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An Ecclesiastical History To The 20th Year Of The Reign Of Constantine by Eusebius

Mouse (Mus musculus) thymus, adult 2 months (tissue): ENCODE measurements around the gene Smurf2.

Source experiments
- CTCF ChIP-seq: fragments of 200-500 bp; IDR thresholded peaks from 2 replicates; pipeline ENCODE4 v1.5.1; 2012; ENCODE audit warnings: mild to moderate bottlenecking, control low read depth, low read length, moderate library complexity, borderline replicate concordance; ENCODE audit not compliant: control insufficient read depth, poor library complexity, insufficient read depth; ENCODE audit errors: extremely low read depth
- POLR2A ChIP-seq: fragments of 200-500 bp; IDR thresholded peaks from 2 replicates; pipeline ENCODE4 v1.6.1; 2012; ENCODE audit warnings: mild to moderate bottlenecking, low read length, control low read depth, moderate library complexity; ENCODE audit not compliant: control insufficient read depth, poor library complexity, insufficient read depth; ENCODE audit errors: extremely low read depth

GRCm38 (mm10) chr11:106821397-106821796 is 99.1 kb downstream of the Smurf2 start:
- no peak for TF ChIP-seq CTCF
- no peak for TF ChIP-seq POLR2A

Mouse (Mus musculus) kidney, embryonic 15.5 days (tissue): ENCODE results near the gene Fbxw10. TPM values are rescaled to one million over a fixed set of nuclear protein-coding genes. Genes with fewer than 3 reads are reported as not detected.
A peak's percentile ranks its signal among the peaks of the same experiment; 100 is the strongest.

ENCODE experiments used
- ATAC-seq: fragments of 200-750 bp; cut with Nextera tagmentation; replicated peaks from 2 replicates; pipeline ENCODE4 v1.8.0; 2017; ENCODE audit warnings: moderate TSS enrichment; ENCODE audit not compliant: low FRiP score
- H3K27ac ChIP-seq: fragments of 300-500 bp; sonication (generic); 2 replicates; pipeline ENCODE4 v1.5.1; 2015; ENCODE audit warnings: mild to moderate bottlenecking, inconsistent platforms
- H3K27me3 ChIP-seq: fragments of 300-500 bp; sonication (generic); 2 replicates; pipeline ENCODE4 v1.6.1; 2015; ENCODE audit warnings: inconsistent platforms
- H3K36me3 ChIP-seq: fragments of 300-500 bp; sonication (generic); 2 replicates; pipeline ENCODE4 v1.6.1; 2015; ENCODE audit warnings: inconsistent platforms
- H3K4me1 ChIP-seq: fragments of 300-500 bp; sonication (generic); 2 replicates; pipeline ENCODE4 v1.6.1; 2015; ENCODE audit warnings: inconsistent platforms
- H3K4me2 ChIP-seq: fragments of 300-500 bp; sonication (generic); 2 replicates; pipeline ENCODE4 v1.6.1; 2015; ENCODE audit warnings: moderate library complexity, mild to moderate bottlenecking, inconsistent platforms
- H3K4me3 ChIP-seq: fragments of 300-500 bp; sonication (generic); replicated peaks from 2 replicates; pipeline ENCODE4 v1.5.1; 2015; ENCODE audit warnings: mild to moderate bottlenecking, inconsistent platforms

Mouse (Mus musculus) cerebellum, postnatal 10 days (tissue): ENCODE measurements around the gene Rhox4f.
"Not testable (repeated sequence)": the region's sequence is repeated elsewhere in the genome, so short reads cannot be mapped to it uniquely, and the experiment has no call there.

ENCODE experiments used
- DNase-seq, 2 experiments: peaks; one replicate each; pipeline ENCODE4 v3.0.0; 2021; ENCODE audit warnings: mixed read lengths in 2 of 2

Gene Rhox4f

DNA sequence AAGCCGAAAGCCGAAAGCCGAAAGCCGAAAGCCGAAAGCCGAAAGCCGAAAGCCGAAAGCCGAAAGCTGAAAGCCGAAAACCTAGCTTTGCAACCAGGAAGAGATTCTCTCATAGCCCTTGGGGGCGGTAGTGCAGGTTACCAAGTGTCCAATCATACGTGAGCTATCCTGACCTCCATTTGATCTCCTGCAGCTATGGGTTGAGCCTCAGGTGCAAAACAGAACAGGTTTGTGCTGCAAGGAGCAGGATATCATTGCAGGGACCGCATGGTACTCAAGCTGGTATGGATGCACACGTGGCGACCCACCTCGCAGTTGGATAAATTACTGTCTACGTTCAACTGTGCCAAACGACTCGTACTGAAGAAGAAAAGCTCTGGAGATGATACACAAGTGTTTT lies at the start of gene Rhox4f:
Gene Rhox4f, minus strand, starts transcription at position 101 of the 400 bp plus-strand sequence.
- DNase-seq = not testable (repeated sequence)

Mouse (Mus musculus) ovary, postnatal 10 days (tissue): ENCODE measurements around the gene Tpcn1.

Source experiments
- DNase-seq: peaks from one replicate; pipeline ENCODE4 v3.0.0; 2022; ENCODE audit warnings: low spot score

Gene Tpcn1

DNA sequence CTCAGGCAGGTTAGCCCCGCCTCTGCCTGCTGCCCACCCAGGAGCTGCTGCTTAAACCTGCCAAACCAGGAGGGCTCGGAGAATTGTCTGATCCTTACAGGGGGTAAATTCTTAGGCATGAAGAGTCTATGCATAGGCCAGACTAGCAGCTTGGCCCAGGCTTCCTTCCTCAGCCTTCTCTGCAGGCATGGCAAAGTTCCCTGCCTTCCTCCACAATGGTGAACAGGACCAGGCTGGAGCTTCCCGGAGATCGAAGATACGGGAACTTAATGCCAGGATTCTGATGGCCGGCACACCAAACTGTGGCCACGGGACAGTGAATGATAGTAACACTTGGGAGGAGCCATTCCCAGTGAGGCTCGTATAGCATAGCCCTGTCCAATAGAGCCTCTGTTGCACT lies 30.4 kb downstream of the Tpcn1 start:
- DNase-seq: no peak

AMONG these, Basilides must be numbered the seventh; he who led away the celebrated Potamiæna to execution, concerning whom many traditions are still circulated abroad among the inhabitants of the place, of the innumerable conflicts she endured for the preservation of her purity and chastity, in which indeed she was eminent; for, besides the perfections of her mind, she was blooming also in the maturity of personal attractions. Many things are also related of her fortitude in suffering for faith in Christ; and, at length, after horrible tortures and pains, the very relation of which makes one shudder, she was, with her mother Macella, committed to the flames. It is said, indeed, that the judge, Aquila by name, after having applied the severest tortures to her on every part of her body, at last threatened that he would give her body to be abused by the gladiators; but that she, having considered the matter a little, after being asked what she would determine, made such a reply as made it appear that she uttered something deemed impious with them. Immediately, therefore, receiving the sentence of condemnation, she was led away to die by Basilides, one of the officers in the army. But when the multitude attempted to assault and insult her with abusive language; he, by keeping off, restrained their insolence; exhibiting the greatest compassion and kindness to her. Perceiving the man’s sympathy, she exhorts him to be of good cheer, for that after she was gone she would intercede for him with her Lord, and it would not be long before she would reward him for his kind deeds towards her. Saying this, she nobly sustained the issue; having boiling pitch poured over different parts of her body, gradually by little and little, from her feet up to the crown of her head. And such, then, was the conflict which this noble virgin endured. Not long after, Basilides being urged to swear, on a certain occasion, by his fellow-soldiers, declared that it was not lawful for him to swear at all; for he was a Christian, and this he plainly professed. At first, indeed, they thought that he was thus far only jesting; but as he constantly persevered in the assertion, he was conducted to the judge, before whom, confessing his determination, he was committed to prison. When some of the brethren came to see him, and inquired the cause of this sudden and singular resolve, he is said to have declared, that Potamiæna, indeed, for the three days after her martyrdom, standing before him at night, placed a crown upon his head, and said that she had entreated the Lord on his account, and she had obtained her prayer, and that ere long she would take him with her. On this, the brethren gave him the seal in the Lord; and he, bearing a distinguished testimony to the Lord, was beheaded. Many others, also, of those at Alexandria, are recorded as having promptly attached themselves to the doctrine of Christ in these times; and this by reason of Potamiæna, who appeared in dreams, and exhorted many to embrace the divine word. Of these let this suffice.








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